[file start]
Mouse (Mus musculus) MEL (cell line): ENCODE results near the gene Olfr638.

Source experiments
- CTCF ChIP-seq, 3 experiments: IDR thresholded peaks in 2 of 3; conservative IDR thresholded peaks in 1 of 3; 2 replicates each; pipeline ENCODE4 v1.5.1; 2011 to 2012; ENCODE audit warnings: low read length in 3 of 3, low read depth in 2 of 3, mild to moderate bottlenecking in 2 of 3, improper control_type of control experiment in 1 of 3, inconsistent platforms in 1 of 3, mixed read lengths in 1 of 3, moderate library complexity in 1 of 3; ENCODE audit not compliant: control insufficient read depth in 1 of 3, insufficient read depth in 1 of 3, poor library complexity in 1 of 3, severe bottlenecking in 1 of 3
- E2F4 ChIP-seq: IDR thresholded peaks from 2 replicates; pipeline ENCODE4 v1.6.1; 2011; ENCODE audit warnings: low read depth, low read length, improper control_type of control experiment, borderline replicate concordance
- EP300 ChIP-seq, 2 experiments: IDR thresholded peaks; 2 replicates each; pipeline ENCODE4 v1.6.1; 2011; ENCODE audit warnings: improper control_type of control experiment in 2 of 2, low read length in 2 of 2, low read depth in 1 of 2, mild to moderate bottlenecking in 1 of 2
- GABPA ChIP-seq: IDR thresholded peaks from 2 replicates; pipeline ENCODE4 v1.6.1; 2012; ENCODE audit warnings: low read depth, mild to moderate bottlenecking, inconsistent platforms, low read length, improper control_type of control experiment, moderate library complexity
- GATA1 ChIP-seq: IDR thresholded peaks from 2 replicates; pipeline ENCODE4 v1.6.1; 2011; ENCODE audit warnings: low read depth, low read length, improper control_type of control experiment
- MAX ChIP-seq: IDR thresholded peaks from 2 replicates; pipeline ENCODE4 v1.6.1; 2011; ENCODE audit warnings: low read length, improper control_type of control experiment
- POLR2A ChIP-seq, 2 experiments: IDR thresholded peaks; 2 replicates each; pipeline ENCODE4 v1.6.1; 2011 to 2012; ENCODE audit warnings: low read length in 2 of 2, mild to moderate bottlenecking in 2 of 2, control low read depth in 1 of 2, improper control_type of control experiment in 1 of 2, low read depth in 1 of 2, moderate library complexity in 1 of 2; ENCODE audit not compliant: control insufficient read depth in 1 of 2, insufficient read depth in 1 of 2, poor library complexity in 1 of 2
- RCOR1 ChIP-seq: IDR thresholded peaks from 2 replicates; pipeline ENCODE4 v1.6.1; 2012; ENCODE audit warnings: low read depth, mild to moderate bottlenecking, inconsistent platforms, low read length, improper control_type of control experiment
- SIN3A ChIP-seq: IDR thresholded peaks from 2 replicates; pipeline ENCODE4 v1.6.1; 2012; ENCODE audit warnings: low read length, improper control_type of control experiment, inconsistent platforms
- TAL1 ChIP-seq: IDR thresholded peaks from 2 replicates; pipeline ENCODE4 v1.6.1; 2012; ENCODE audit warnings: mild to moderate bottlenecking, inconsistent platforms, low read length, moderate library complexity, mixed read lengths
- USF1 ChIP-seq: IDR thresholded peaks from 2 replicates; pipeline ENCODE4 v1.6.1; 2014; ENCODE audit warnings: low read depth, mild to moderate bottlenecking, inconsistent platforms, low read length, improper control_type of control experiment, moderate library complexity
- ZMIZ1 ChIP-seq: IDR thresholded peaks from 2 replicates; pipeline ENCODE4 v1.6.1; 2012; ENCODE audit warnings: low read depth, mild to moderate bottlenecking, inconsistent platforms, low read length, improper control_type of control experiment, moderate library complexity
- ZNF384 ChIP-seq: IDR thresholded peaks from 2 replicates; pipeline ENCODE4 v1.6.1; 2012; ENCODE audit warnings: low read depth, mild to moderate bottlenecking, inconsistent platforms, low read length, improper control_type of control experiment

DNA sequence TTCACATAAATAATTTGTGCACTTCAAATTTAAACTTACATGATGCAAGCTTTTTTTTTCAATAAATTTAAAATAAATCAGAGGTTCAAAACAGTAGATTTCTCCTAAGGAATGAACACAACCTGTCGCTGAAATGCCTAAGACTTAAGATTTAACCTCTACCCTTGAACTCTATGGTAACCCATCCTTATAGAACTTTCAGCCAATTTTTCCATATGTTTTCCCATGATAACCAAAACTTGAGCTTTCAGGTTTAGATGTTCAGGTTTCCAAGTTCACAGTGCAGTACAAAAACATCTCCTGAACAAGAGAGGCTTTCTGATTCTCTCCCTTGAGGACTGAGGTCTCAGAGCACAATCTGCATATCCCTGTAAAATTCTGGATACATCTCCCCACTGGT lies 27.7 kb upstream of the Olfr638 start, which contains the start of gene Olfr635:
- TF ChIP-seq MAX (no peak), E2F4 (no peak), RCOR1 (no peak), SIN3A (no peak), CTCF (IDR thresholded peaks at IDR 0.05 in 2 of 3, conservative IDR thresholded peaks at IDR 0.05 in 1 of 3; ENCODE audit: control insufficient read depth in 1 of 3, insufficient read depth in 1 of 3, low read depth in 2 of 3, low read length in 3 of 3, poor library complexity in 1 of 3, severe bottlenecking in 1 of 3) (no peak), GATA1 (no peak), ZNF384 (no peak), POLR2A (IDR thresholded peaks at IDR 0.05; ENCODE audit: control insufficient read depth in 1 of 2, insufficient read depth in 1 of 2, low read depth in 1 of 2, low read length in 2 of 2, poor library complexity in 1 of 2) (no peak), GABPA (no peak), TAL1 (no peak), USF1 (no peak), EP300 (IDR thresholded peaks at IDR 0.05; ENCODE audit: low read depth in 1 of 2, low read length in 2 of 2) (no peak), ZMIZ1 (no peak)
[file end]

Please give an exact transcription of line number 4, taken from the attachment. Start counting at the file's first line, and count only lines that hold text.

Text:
- E2F4 ChIP-seq: IDR thresholded peaks from 2 replicates; pipeline ENCODE4 v1.6.1; 2011; ENCODE audit warnings: low read depth, low read length, improper control_type of control experiment, borderline replicate concordance